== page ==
East & West Molesey

A Dictionary of Local History

Rowland G. M. Baker, 1972


In June 1525 Cardinal Wolsey surrendered his majestic palace to Henry the Eighth, "the most magnificent gift ever made by a subject to his sovereign". Henry set about embellishing it and improving the parks which he stocked with game. The parks, however, offered little convenience for his favourite sport of stag-hunting which, now that he was growing old and stout, he wished to enjoy close at hand. He secured Acts enabling him to acquire the manors adjoining Hampton Court with a view to enlarging the parks still further. These included the two manors of Molesey, which he exchanged with their previous owners for ex-monastic properties elsewhere. In addition he secured or already held the manors of Hampton, Hanworth, Kempton, Feltham, and Teddington in Middlesex, and Sandon, Imber, Weston, Esher, the Waltons, Oatlands, and Byfleet in Surrey. These he combined into an "Honour", i.e. a group of manors, subject to the capital manor of Hampton Court. A further Act in 1539 confirming this enabled him to convert the "lordships, manors, towns and villages" lying south of the Thames to be erected into a forest or chase, to be known as the Hampton Court Chase, for the "nourishing, generation, and feeding of beasts of venery, and fowls of warren", to be reserved specifically for the king's sport and pleasure. A wooden fence reinforced with a ditch was constructed around the chase, within which the ancient and severe forest laws prevailed.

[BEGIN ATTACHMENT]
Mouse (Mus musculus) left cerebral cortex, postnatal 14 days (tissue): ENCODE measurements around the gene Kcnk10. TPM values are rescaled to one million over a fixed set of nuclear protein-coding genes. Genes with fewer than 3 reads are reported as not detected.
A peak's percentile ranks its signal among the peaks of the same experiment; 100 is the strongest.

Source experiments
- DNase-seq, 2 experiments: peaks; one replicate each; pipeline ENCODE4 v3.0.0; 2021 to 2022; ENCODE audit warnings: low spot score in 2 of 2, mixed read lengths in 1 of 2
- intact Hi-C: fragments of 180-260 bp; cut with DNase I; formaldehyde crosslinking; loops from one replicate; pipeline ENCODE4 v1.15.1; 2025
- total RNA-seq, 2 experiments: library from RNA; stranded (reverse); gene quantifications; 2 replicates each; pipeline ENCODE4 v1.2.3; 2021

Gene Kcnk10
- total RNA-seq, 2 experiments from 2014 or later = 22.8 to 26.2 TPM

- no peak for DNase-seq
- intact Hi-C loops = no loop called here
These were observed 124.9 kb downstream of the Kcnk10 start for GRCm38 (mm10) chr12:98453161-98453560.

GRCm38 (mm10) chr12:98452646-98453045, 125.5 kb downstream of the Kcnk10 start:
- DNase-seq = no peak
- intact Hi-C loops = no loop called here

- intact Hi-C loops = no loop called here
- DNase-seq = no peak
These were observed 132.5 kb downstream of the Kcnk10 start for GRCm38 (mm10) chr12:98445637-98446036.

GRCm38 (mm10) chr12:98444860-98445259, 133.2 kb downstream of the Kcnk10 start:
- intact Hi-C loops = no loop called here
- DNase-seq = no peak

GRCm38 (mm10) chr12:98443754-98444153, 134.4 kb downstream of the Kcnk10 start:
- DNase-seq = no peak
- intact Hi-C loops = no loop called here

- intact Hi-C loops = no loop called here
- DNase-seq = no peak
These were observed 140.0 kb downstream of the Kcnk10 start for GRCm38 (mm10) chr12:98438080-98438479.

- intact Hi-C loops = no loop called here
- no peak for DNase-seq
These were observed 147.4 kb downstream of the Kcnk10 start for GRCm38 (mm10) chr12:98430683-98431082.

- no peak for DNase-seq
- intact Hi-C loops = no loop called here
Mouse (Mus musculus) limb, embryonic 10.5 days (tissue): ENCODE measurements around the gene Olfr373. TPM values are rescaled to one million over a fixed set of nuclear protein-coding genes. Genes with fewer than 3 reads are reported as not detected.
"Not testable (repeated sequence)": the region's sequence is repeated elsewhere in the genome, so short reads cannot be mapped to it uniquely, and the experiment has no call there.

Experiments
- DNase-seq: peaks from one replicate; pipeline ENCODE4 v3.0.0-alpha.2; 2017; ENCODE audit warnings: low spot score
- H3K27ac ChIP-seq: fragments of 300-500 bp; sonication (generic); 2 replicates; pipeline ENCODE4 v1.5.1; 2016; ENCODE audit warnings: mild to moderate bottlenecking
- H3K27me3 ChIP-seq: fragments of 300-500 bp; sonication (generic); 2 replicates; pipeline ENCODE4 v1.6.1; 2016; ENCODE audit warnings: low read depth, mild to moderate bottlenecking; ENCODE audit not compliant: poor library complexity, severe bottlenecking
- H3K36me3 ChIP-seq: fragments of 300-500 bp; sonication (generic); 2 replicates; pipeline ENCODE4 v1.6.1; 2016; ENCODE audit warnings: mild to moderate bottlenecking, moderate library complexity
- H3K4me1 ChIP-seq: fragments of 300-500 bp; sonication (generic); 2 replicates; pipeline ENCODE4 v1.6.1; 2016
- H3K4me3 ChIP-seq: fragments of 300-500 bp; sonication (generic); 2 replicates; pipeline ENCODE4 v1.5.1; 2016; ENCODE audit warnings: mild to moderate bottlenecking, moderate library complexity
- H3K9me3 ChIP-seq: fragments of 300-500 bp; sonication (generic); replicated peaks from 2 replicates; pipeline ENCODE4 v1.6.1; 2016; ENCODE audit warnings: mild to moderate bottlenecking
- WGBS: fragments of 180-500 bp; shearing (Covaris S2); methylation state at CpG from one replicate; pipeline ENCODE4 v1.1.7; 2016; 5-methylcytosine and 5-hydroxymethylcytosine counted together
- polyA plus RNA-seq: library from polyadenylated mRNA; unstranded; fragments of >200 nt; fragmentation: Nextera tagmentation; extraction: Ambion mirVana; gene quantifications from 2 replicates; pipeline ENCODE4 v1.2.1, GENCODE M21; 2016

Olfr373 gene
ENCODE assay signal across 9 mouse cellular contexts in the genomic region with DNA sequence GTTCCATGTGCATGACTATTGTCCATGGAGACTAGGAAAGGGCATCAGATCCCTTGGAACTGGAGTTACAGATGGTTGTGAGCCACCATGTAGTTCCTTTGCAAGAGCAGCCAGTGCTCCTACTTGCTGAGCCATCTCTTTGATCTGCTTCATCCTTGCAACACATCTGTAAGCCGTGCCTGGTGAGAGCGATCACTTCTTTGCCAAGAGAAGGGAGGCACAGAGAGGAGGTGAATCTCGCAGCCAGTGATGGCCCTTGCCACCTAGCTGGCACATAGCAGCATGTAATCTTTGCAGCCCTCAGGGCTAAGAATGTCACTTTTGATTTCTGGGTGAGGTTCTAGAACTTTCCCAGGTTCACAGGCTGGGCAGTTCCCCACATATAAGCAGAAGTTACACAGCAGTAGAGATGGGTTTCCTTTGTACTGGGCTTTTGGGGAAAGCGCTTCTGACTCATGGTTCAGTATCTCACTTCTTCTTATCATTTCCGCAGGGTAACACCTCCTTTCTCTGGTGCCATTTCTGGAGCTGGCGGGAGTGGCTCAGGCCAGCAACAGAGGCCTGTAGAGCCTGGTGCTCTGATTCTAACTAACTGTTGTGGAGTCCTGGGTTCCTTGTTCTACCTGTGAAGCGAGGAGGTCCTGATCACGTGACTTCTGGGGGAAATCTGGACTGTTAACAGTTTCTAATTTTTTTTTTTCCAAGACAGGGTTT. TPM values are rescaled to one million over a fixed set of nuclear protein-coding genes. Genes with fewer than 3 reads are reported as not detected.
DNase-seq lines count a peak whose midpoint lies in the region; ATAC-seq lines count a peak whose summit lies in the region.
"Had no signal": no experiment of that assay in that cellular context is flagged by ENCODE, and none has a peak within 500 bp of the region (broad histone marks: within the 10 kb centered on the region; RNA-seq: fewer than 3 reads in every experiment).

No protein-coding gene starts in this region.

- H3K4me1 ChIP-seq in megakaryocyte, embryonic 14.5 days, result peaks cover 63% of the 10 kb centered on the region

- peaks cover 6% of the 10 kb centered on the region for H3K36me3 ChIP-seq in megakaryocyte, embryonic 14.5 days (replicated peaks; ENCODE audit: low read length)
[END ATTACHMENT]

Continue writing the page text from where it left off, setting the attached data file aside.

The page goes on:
Although the rights of the tenants were technically safeguarded by the Act, the new conditions caused great distress. Crops were so seriously damaged by deer that land was left uncultivated, people left the district and cottages were allowed to fall into ruin. The king in his old age was a dangerous man against whom to raise complaints, but by 1545 "certayne men of Molsay and other townes in the chase besides Hampton Court" were driven by desperation to complain of their sufferings to the Privy Council. No redress, however, was offered while Henry lived. Directly he died in 1547 the distraught men of Molesey and the adjoining manors complained again. This time a Commission of Enquiry was set up by the Privy Council. It recommended the disparking of the chase and the removal of the deer to Windsor. The recommendation seems to have been made less to relieve local distress than to improve the situation caused by the loss of rents and avoid the cost of renewing the park fence which was fast falling down.

The Act setting up the Chase has never been rescinded so that the area remains to this day technically a royal forest. A Bill, however, has recently been introduced into Parliament with a view to effecting its repeal (Wild Creatures and Forest Laws Bill, 1971).

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